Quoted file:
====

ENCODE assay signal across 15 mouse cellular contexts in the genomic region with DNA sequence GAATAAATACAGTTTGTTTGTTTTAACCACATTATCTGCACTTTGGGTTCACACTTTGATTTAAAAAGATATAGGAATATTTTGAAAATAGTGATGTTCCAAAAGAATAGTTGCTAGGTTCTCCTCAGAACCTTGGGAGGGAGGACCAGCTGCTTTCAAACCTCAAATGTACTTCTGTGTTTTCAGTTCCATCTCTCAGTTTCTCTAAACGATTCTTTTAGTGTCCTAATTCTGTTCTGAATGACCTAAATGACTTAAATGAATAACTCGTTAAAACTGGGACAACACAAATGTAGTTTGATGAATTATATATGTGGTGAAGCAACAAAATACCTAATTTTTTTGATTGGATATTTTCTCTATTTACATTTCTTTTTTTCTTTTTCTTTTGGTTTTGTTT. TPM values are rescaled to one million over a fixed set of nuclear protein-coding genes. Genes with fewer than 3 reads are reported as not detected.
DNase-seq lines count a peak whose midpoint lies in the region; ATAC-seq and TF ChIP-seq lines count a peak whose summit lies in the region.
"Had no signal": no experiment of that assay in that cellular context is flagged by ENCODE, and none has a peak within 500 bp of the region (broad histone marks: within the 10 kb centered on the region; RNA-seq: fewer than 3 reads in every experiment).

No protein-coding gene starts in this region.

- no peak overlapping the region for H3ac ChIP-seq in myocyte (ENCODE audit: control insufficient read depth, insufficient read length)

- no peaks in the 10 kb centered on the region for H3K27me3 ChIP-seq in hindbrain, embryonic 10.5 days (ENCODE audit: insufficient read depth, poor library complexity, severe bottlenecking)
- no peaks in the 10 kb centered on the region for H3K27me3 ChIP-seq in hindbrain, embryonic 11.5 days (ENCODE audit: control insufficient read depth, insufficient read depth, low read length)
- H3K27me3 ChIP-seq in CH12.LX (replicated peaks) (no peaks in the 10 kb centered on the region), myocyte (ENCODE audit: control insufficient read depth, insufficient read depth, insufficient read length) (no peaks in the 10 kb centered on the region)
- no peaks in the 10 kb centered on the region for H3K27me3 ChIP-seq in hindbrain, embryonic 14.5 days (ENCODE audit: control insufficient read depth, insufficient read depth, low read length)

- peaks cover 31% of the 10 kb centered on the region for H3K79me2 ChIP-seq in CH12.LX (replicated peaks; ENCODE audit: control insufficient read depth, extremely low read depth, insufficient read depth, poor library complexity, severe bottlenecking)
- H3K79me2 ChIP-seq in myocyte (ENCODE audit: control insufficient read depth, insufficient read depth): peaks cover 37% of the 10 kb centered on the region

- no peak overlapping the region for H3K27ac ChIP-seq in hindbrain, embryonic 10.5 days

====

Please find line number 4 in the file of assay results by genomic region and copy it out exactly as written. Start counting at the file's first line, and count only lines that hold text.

No protein-coding gene starts in this region.